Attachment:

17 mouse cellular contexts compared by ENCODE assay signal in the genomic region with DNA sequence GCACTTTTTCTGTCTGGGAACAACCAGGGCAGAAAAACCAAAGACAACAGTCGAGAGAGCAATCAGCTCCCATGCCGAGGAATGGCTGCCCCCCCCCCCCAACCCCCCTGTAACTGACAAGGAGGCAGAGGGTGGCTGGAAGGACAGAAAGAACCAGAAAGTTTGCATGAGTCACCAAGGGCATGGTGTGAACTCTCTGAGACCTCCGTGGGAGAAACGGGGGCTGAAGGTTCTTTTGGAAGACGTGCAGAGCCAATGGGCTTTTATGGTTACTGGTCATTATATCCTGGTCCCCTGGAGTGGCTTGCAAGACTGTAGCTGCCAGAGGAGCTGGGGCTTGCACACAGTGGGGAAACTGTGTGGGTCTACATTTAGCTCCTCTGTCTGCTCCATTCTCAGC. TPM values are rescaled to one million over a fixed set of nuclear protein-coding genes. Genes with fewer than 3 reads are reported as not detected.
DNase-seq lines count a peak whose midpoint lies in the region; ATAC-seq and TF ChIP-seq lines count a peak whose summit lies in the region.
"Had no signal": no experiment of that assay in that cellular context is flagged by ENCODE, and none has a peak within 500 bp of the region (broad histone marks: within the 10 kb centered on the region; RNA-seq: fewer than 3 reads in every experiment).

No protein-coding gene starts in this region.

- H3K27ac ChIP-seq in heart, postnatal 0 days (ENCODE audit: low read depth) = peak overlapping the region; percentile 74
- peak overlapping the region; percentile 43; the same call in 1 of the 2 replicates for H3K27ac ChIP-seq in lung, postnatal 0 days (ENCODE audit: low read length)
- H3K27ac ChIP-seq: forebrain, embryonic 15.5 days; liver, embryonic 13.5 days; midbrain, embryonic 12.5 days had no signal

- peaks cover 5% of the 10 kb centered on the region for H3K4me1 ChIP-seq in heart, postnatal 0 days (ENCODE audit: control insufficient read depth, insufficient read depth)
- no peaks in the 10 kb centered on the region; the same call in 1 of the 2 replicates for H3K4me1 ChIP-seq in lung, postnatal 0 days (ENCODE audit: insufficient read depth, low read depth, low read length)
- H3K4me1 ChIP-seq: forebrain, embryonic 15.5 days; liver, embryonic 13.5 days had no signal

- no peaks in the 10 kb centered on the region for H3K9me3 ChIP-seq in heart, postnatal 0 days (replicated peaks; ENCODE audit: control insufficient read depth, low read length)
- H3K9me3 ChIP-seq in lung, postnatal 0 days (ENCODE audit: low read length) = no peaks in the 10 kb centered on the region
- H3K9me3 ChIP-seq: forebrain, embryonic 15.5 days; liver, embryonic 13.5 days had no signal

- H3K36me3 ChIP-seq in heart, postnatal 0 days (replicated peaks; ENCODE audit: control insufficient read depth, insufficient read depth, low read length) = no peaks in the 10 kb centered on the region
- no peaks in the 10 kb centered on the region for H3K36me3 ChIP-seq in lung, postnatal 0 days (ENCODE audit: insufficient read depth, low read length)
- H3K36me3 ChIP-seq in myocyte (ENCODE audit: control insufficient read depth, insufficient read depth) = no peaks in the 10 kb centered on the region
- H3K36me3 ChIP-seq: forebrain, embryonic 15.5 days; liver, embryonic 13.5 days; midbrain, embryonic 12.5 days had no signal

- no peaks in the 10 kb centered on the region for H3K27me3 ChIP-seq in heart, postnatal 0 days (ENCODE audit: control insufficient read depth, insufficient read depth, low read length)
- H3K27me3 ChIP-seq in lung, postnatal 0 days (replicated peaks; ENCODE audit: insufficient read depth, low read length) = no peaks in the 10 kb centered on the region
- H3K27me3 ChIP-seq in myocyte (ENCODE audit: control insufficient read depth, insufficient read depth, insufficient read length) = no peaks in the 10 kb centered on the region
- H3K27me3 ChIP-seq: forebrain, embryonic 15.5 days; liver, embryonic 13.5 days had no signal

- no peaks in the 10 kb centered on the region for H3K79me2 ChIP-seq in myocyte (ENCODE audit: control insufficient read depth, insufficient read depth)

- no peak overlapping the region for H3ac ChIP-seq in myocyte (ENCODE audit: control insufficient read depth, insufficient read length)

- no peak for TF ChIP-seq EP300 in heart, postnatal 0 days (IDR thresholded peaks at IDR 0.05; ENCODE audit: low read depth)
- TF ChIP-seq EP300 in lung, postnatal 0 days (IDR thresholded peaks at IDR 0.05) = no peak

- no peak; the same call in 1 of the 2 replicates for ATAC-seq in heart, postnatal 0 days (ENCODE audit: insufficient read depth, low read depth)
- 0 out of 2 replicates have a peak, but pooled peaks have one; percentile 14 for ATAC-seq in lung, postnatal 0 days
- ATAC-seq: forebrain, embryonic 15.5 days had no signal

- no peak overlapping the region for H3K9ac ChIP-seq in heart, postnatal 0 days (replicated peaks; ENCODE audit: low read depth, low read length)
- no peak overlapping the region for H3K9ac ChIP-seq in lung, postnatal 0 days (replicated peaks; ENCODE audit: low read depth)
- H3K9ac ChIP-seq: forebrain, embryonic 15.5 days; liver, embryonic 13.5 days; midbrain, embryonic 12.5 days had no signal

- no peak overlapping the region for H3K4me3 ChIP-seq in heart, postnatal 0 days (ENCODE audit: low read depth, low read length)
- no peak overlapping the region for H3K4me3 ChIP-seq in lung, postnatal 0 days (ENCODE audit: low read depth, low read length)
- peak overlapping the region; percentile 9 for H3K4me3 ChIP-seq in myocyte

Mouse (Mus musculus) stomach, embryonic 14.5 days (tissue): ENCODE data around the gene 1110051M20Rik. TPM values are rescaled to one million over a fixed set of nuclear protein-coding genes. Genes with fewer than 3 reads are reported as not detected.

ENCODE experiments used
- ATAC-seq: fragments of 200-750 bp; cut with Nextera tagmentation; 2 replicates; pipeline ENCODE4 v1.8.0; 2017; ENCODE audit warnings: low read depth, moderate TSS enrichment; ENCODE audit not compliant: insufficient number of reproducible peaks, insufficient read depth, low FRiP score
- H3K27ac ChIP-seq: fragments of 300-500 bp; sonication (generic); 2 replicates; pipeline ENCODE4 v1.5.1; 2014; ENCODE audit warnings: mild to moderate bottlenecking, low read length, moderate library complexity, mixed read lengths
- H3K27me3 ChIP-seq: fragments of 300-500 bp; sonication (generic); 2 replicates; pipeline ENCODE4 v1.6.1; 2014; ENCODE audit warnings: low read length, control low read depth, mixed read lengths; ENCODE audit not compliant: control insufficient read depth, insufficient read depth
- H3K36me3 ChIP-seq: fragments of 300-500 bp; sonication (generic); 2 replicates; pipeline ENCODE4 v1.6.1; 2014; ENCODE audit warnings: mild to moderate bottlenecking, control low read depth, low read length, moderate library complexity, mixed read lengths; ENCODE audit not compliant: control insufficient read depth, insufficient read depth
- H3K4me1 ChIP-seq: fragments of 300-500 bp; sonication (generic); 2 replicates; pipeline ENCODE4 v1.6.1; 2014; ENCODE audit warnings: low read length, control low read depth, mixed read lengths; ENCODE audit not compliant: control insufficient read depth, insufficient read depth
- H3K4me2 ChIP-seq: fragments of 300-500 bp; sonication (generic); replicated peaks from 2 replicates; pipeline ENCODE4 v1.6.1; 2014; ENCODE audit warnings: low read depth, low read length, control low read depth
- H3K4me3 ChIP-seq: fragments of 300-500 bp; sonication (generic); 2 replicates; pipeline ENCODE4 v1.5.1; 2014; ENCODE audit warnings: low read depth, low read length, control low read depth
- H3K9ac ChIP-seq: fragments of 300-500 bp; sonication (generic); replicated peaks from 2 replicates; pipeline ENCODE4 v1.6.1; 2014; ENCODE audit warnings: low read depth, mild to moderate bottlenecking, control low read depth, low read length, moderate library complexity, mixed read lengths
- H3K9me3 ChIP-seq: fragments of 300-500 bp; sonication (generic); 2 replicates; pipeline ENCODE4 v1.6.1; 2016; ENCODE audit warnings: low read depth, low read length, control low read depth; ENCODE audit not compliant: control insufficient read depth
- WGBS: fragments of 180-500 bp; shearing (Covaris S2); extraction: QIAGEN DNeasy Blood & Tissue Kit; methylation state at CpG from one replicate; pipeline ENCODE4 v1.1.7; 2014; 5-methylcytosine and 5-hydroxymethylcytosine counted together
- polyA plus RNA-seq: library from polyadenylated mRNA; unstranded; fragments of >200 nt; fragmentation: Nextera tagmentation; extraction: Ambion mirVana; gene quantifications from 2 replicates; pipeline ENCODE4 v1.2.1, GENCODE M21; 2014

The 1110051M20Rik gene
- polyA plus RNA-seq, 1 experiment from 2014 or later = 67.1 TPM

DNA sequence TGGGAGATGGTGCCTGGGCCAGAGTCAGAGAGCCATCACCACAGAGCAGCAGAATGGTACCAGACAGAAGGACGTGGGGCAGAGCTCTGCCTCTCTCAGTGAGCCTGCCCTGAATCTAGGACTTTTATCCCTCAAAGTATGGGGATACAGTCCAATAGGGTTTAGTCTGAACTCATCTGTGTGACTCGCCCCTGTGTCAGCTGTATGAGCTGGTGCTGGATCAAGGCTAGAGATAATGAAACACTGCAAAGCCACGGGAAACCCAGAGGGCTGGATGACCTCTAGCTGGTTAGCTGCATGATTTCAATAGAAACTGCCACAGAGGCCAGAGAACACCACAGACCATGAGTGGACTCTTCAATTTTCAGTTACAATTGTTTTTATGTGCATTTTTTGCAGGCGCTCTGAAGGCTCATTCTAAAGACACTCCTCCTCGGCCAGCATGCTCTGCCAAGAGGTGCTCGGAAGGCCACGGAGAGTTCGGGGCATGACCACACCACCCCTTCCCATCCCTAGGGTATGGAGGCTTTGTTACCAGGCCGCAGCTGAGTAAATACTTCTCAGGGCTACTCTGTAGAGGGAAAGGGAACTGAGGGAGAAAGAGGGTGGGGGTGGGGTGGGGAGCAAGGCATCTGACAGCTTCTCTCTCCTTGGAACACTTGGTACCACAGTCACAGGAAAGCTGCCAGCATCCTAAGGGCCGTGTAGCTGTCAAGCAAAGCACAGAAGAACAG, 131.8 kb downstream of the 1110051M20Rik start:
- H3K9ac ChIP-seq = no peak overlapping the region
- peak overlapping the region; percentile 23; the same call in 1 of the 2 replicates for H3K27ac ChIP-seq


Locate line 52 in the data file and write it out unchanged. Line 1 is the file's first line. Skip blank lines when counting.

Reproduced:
- peak overlapping the region; percentile 23; the same call in 1 of the 2 replicates for H3K27ac ChIP-seq